Last week, the Jerry Sandusky child molestation scandal was back in the news, bringing Penn State and its late football coach Joe Paterno with it. The stories were ugly: four separate accusations that Paterno and/or assistant coaches/administrators allegedly knew of Sandusky’s acts as early as 1976. It all stemmed from a paragraph in a court order in a civil suit between Penn State and one of its insurers.
Four-and-a-half years after Sandusky was first arrested, Paterno was fired and Penn State was rocked, here was an another reverberation, proof that just as it is for victims of sexual abuse, this stuff doesn’t ever conveniently end.
Rather than focusing on the administration's role in not just the original events but in igniting this specific media frenzy, university president Eric Barron instead pathetically tried to shift the blame while lamenting that the poor, poor school and its old coach were being dragged though the mud.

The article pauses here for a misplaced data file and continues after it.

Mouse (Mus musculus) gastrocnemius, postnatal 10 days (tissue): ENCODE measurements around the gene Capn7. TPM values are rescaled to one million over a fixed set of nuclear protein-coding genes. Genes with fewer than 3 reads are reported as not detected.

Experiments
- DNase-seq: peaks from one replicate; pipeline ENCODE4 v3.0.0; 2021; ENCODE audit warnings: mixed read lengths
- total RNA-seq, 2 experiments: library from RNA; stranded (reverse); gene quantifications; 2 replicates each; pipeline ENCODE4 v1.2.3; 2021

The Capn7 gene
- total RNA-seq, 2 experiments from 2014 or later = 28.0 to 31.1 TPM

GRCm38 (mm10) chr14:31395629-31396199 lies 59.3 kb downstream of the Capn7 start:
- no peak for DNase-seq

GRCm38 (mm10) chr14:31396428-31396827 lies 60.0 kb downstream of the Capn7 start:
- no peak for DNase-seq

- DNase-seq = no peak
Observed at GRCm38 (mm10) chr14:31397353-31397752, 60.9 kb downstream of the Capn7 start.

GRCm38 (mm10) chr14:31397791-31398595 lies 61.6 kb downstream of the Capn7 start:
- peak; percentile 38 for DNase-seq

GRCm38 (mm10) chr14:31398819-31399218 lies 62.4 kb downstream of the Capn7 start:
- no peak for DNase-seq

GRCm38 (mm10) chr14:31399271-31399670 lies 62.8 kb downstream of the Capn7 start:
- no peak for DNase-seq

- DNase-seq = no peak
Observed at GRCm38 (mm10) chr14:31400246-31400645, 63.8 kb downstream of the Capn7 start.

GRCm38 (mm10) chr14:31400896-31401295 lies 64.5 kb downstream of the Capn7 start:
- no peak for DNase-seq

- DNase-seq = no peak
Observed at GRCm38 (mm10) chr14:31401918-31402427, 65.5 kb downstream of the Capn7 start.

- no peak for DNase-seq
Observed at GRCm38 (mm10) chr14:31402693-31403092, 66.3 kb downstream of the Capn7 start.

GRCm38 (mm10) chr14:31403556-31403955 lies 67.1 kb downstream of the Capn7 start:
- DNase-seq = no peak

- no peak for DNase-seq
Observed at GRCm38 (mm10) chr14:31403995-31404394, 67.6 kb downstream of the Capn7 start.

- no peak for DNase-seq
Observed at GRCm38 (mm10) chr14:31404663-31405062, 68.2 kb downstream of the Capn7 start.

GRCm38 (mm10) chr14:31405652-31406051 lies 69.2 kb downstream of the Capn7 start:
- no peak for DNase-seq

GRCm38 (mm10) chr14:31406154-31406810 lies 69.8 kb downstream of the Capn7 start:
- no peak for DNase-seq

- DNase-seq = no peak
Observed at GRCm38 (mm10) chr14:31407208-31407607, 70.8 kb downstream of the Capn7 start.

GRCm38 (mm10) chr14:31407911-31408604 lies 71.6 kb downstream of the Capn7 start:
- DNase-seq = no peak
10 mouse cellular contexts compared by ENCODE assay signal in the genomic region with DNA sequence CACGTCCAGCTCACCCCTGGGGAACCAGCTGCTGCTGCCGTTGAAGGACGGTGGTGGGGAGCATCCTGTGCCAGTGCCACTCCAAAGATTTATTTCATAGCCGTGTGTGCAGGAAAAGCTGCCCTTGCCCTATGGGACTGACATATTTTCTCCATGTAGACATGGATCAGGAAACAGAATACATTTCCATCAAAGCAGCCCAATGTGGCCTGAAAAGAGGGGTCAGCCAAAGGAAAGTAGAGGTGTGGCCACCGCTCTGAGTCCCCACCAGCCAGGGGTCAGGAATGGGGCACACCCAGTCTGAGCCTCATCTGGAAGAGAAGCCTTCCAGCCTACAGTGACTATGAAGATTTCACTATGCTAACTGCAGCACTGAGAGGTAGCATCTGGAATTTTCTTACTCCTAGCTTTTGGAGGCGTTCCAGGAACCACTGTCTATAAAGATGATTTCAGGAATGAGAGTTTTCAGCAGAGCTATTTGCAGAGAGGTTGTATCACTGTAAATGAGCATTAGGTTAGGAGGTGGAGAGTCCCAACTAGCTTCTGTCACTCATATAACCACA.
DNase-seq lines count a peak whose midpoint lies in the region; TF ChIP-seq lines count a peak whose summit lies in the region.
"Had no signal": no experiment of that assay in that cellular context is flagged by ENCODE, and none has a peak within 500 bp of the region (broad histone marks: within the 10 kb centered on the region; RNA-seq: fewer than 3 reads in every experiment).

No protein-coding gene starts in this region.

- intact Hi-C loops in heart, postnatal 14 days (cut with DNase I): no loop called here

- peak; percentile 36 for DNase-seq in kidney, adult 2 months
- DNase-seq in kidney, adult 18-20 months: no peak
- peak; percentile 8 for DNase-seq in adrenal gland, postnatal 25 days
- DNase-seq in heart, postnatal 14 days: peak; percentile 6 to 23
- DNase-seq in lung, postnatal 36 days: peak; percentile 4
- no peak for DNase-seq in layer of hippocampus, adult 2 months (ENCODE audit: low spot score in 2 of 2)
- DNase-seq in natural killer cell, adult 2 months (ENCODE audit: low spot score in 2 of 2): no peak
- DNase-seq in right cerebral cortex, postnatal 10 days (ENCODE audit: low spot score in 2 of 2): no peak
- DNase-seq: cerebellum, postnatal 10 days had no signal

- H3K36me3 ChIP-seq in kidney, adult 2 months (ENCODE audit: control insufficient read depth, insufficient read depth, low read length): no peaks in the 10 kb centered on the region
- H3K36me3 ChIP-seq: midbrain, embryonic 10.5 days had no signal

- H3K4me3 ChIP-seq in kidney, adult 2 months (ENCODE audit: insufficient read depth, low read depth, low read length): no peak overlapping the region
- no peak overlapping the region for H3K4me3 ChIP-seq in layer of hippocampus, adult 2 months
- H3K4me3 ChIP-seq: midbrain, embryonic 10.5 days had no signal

“I am appalled by the rumor, innuendo and rush to judgment that have accompanied the media stories surrounding these allegations,” said Barron, who was hired in 2014, long after the dismissal of president Graham Spanier, who was around during the scandal and still faces criminal charges for his role in it. “All too often in our society, people are convicted in the court of public opinion, only to find a different outcome when all the facts are presented.”
There are understandable reasons for Penn State to be frustrated, especially with the lack of perspective offered by the news media. Some reports took allegations and turned them into full and unquestioned guilt.
The story wasn’t that simple. How it played out was predictable though. That’s how parts of traditional and social media have always worked. Context is a rarity.